Improving biodiversity in the green belt of Vitoria-Gasteiz through the project Urban Klima 2050
- The first steps have been taken in the project for improving agrobiodiversity in the local council’s Basaldea nursery for farming concerns.
The Vitoria-Gasteiz City Council, through the Centre for Environmental Studies - Centro de Estudios Ambientales, and together with around two dozen institutions and agents from all over the Basque Country, is taking part in the LIFE IP Urban Klima 2050 project for deploying the Basque Country’s Climate Change Strategy - KLIMA 2050 within an urban setting. This strategy’s remit is to reduce greenhouse gas emissions while at the same time working to build up our country’s resilience to climate change.
Within this framework, Vitoria-Gasteiz is focusing one of its core measures on reinforcing the link between the city and the countryside by promoting eco-farming in the suburbs and, amongst other locations, in the Basaldea local council nursery for eco-farming concerns. With the twin goals of increasing the yield on the nursery’s lands and attracting new businesses, a project has been drawn up for improving local agrobiodiversity, with some of its measures already in place.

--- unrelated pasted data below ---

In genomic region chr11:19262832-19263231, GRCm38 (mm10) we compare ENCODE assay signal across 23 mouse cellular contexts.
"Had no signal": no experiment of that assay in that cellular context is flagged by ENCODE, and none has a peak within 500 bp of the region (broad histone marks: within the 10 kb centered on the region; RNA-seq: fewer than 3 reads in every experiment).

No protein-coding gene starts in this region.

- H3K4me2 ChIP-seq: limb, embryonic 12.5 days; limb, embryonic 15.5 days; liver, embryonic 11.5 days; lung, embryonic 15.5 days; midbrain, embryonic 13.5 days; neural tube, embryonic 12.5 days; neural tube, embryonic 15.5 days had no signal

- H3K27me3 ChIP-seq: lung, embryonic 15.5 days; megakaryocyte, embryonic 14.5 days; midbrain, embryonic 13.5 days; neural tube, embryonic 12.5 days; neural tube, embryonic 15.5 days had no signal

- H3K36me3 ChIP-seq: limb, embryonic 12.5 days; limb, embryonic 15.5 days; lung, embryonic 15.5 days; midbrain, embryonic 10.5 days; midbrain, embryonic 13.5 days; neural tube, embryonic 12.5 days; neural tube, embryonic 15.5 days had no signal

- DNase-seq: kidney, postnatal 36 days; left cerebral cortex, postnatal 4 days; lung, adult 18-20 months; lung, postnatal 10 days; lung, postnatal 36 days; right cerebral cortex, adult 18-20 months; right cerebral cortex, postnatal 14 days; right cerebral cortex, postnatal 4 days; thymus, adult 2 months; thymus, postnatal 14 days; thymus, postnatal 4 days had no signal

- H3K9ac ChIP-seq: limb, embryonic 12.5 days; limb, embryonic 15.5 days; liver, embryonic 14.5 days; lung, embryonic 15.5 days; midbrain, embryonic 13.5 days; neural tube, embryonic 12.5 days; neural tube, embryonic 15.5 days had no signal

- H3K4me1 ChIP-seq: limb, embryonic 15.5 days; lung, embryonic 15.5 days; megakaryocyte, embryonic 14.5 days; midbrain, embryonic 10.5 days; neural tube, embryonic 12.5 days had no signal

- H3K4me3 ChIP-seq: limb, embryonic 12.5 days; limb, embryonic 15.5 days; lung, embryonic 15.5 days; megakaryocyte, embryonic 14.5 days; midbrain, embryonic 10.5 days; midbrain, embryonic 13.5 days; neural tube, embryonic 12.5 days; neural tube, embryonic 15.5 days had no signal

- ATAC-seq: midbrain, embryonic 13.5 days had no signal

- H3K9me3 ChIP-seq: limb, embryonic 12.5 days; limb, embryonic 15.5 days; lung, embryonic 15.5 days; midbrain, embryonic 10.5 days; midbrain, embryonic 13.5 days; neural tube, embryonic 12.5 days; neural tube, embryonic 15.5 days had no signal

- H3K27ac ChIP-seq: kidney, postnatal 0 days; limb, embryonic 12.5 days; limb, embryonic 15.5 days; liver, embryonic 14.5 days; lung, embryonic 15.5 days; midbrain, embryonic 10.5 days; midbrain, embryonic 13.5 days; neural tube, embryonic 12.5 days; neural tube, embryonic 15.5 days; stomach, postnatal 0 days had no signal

Agrobiodiversity, or the biological diversity associated with agriculture, is a sub-heading of biodiversity in general that refers to the variety and variability of animals, plants and microorganisms that are directly or indirectly used for food production and agriculture. Both experience and research have shown that agrobiodiversity is capable of, among other things, improving yields, food safety, and financial returns, as it helps to diversify production and revenue opportunities. It also reduces the pressure that agriculture places on fragile ecosystems, woodlands, and threatened species, playing its part in the management of pests and diseases, as well as shoring up resilience to climate change. In short, it reduces dependence on the use of chemical components.
The Basaldea improvement project includes sundry measures such as the planting of swathes and fields of flowers for pollinators and increasing and diversifying hedgerows that act as corridors of biodiversity. One of the steps that has already been taken involves the provision of a pond to favour the development of the fauna that live in aquatic habitats. A former watering hole has been uncovered that was once used by local livestock, but after being abandoned it had dried up and become completely overgrown. Once the seasonal water cycle has been consolidated, this site will be included as one of the sampling points for the community science programme for the preservation of aquatic insects, especially dragonflies. This will provide information on the development of these species of insects.